Kentucky Mayors Say Community Development Block Grants Vital to Cities

     Budget talks hundreds of miles away will have a major impact on Kentucky cities. Mayors across the state are anxiously awaiting a decision on what lives and dies in a new federal budget. Budget talks are still underway and could extend well into the fall. President Trump has proposed eliminating several programs, including Community Development Block Grants (CDBG).  Mayfield Mayor Teresa Rochetti-Cantrell says such a cut would be devastating to her community and many others. Sadieville Mayor Claude Christensen agrees the grants are a lifeline to aid development and community enhancement. Both Kentucky mayors say federal lawmakers need to understand the impact Community Development Block Grants have in communities that depend on the federal government to help spur economic growth.

     In Sadieville, a community of 332 people, Mayor Christensen recognizes the impact a Community Development Block Grant had in bringing 65 new jobs to the city. It received a $350,000 grant in 2008 to extend its sewer system out to an interchange on I-75. Mayor Christensen says leaders in that Scott County community knew extending the sewer line could reap big rewards. “That particular interchange is the only underdeveloped interchange between Cincinnati and Lexington,” said Mayor Christensen. “It was like a treasure waiting to be discovered. We knew if we could attract people into that interchange that would bring jobs, that would bring commerce and that would strengthen the city’s financial and cultural position.”

     It was a prediction that proved true. Not too long after the sewer work was completed a major development followed. Mayor Christensen, who is also the president of the Kentucky League of Cities, says the community got a multimillion-dollar boost: “Loves Corporation came in and built a big site, a big travel stop basically. (It) attracts a lot of traffic, both truck and tourists. They’re doing a great business out there; it’s always busy, and it’s been good for Sadieville.” The $12.5 million development brought new jobs and, per the mayor, helped boost the city’s financial standing. “Last year the PVA (Property Value Administration) folks told me when we were working on our tax ordinance that our economy had increased over the previous year by 34 percent.”

     The boom extended into others areas of the city. Mayor Christensen points out the city has seen a jump in home construction and a change in demographics. “There are people coming to town with families; that didn’t use to be the case. This tended to be a little older population – long-time residents.” He says the city increased its revenue last year while lowering its tax rate. For Mayor Christensen, the correlation is obvious. “Without the grant, the extension doesn’t get built, Loves doesn’t come to town, and we don’t have 65 jobs.”

     Mayfield Mayor Teresa Rochetti-Cantrell has many more stories to tell of Community Development Block Grants impacting her city. In all, she says the grants have helped bring more than 2,000 jobs to Mayfield, a community of 10,122 people. Mayor Rochetti-Cantrell is proud of how Mayfield has used the grants in creative ways, to ensure the money continues to fund new development. The money helped a startup compressor industry that the mayor says has already expanded due to its success. “So now we’re looking at 30 full-time jobs,” said Mayor Rochetti-Cantrell. “These aren’t minimum wage jobs; they are very good paying jobs, very highly skilled jobs that are here in Mayfield, Kentucky, because of Community Development Block Grant funds.”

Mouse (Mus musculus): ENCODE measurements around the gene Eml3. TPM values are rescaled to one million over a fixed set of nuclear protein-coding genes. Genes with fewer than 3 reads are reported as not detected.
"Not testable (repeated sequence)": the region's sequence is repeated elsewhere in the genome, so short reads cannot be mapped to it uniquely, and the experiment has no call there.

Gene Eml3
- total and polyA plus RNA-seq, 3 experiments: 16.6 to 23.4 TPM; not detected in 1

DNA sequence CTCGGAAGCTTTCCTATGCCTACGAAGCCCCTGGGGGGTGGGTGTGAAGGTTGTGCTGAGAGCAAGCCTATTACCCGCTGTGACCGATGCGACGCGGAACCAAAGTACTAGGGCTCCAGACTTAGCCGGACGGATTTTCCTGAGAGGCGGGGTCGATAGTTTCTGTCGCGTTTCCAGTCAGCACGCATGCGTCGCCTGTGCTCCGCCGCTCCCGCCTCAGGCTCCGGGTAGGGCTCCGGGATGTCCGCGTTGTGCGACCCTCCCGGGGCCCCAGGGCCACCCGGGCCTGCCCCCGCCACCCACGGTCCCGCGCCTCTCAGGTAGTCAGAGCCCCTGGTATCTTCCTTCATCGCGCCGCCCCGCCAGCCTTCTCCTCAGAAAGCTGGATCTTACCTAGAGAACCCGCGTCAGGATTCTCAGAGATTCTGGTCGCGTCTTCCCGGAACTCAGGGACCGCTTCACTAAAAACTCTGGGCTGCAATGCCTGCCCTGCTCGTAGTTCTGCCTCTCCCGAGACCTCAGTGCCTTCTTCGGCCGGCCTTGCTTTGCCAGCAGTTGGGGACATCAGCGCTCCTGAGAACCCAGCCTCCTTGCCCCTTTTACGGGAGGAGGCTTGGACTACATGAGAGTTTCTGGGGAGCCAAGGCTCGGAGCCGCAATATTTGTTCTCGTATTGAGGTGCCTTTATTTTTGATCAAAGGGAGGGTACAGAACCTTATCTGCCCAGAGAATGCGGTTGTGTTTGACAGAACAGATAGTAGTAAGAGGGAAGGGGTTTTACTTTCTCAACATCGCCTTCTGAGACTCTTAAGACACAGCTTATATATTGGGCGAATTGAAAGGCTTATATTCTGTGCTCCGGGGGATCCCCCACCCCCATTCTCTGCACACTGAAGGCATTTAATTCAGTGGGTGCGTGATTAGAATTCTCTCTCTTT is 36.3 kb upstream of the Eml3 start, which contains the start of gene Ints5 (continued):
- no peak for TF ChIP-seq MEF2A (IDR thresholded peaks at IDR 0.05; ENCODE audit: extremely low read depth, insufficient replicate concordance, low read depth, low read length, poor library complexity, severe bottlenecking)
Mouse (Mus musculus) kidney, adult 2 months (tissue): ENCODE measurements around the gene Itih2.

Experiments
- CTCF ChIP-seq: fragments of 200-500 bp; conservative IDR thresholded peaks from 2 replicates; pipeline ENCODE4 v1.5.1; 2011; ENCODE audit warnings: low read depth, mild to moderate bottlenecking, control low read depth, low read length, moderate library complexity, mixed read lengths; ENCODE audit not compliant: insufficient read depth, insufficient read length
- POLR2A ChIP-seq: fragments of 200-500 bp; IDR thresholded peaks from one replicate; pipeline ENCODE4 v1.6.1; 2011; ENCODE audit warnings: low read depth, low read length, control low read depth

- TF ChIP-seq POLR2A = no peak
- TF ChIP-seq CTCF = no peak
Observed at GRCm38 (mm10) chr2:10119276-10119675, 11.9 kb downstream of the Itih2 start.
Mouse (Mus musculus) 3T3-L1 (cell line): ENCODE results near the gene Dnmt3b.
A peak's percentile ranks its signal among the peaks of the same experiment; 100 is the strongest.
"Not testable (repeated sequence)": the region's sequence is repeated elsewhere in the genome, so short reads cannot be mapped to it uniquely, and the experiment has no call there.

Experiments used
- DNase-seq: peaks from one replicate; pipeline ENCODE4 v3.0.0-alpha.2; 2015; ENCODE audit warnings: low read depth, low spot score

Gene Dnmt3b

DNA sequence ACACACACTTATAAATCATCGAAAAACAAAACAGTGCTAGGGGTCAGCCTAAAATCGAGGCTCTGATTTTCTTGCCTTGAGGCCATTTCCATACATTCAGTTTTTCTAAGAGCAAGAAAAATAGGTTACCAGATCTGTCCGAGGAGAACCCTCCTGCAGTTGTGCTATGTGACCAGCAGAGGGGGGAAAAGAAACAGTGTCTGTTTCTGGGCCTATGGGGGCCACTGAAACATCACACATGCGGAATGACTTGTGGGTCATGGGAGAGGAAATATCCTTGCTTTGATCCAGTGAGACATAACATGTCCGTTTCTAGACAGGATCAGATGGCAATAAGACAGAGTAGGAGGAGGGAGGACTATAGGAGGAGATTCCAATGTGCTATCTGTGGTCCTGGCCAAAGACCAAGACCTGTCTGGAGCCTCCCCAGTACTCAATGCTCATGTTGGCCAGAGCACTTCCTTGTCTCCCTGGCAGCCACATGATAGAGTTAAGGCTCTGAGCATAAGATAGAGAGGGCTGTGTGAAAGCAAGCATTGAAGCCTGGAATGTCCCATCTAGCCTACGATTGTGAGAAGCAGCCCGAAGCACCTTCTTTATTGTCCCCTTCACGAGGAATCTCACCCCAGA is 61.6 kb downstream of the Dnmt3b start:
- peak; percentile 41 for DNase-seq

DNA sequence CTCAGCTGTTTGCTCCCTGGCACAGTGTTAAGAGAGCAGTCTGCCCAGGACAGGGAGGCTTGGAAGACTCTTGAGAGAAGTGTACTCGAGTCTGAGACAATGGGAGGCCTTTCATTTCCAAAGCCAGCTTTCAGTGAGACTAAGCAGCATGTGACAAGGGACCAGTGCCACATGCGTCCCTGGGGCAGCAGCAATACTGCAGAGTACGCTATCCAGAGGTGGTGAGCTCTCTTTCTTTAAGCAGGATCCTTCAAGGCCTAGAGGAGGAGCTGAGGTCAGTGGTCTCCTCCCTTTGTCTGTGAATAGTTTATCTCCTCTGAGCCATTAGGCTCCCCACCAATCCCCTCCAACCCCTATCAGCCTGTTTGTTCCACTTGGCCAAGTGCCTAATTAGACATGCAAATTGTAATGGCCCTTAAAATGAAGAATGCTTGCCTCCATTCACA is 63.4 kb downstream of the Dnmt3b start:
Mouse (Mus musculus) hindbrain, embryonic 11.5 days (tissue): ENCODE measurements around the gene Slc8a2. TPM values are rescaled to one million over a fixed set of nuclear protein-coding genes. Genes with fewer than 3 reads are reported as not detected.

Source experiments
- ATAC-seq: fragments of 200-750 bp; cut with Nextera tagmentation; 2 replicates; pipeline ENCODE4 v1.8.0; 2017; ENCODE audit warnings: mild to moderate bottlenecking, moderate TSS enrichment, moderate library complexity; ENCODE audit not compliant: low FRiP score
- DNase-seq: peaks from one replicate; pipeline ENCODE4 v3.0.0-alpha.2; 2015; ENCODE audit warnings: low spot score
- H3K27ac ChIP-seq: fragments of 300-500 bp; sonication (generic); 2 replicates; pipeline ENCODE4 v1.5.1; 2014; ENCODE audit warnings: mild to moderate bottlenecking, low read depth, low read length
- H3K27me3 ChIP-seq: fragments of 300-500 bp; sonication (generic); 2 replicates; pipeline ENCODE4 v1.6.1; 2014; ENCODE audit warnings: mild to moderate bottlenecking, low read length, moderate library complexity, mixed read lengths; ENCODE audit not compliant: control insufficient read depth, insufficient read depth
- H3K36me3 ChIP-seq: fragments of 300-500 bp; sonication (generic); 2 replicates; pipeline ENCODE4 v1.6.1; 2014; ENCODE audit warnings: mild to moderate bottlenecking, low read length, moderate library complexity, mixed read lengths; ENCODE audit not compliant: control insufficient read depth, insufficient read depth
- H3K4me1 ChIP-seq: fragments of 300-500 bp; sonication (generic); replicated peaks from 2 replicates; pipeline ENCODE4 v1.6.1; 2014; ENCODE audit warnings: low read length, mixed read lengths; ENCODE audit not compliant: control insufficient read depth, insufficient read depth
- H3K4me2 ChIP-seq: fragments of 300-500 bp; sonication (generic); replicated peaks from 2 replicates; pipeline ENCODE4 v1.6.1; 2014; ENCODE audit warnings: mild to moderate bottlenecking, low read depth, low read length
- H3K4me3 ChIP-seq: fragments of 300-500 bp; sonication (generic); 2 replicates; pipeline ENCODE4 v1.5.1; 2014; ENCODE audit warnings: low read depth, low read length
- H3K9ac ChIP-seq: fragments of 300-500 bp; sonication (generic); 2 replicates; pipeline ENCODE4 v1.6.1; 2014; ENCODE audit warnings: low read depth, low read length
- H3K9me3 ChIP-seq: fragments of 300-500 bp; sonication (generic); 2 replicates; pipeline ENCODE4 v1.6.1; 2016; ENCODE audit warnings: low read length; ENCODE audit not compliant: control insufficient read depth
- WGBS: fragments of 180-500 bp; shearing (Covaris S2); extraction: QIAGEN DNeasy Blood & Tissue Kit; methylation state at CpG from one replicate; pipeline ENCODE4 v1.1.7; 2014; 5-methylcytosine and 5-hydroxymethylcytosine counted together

The city is also using the funds to ensure an empty manufacturing facility doesn’t become a blight in the nearby industrial park. “We were able to pledge our income from funds that we’ve used strategically through the years to get the loan to buy that building,” said Mayor Rochetti-Cantrell. “We’ve also used the funds to go in and do some things to the building that we need to do to it, just some upkeep, some things that needed to be corrected, overall wear and tear so it’s presentable, it’s marketable. When we sell that building and we create all these new jobs, it’s going to be an incredible return on the money that we’ve invested in just that one building.”

     The city has also been able to use CDBG funds to add jobs to its city industrial park. The money helped a company add a production line, which added a hundred extra jobs. The mayor points out how important those types of investments are to communities like Mayfield: “Because of that, payroll tax alone, the city is going to have an additional $40,000 of income.” For Rochetti-Cantrell, who serves as the Kentucky League of Cities second vice president, federal funds available through Community Development Block Grants are tools cities the size of Mayfield can use to be competitive. “Losing that opportunity, it would be devastating for us. We just wouldn’t be able to be a player,” warned Mayor Rochetti-Cantrell. “Without these funds, we just wouldn’t be able to do the things that we’re doing now. We wouldn’t be able to have the jobs that we’re creating now.”

     The Community Development Block Grant program is the longest continuously running program at the U.S. Department of Housing and Urban Development (HUD). While HUD awards grants directly to some of Kentucky’s larger cities, most go through the Kentucky Department for Local Government. Back in February, the state announced $5.7 million in CDBG funds were awarded to 13 new projects in the state. On average, the Department administers $22 million a year in CDBG funds for projects across the state.